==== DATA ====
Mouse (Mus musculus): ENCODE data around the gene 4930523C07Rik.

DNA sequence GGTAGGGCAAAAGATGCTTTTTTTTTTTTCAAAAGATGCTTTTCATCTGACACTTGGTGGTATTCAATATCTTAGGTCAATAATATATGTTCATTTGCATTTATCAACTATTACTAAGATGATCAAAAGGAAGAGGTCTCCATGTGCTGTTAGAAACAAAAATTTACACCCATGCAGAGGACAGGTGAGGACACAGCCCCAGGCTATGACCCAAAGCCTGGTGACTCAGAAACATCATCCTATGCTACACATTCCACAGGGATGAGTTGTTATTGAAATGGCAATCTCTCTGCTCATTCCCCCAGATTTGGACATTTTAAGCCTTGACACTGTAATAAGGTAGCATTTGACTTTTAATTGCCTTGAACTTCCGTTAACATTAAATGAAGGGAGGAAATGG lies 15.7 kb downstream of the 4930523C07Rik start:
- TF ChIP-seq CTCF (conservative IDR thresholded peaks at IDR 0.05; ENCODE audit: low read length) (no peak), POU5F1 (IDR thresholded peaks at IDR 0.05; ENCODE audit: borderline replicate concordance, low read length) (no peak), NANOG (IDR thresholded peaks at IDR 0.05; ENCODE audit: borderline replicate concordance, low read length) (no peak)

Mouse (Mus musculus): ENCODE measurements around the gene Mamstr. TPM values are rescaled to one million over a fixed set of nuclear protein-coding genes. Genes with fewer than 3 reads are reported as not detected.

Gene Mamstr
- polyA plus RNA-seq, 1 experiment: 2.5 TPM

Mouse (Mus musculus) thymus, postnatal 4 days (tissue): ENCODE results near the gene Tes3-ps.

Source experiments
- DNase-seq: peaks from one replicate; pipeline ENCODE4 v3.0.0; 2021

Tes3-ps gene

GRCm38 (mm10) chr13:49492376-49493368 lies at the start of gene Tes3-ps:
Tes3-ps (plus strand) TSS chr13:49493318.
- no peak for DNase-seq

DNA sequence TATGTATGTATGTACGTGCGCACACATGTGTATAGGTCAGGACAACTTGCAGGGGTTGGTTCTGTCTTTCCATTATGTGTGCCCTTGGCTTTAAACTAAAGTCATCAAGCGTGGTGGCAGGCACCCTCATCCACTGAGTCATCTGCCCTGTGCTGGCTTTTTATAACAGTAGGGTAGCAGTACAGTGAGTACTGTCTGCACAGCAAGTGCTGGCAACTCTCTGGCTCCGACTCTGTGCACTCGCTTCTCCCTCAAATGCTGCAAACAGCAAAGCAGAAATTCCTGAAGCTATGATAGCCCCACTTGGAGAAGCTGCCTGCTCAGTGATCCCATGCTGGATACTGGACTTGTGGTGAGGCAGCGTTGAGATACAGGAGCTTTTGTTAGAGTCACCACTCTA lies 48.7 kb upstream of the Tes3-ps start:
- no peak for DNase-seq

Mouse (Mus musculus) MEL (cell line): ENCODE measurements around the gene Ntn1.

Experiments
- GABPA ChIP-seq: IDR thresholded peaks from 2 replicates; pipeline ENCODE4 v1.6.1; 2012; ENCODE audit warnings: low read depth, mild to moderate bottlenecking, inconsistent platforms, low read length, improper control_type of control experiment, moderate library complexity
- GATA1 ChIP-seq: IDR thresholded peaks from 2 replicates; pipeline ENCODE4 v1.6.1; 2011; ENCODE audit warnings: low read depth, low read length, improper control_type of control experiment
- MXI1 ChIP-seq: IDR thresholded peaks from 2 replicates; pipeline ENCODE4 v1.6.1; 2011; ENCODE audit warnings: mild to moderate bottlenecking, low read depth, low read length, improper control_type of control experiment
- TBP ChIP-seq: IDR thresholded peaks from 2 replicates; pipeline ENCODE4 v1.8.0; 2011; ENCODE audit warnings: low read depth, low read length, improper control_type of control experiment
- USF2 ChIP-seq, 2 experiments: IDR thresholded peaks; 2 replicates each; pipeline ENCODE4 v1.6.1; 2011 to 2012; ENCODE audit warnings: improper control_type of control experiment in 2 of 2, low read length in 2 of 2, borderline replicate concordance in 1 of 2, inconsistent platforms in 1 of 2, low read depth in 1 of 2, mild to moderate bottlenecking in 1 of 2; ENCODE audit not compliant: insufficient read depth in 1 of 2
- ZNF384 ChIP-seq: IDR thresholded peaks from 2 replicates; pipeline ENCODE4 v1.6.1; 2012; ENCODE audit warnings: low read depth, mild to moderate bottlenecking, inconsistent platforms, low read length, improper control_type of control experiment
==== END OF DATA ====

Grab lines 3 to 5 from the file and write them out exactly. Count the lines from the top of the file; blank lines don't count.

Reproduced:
- TF ChIP-seq CTCF (conservative IDR thresholded peaks at IDR 0.05; ENCODE audit: low read length) (no peak), POU5F1 (IDR thresholded peaks at IDR 0.05; ENCODE audit: borderline replicate concordance, low read length) (no peak), NANOG (IDR thresholded peaks at IDR 0.05; ENCODE audit: borderline replicate concordance, low read length) (no peak)

Mouse (Mus musculus): ENCODE measurements around the gene Mamstr. TPM values are rescaled to one million over a fixed set of nuclear protein-coding genes. Genes with fewer than 3 reads are reported as not detected.

Gene Mamstr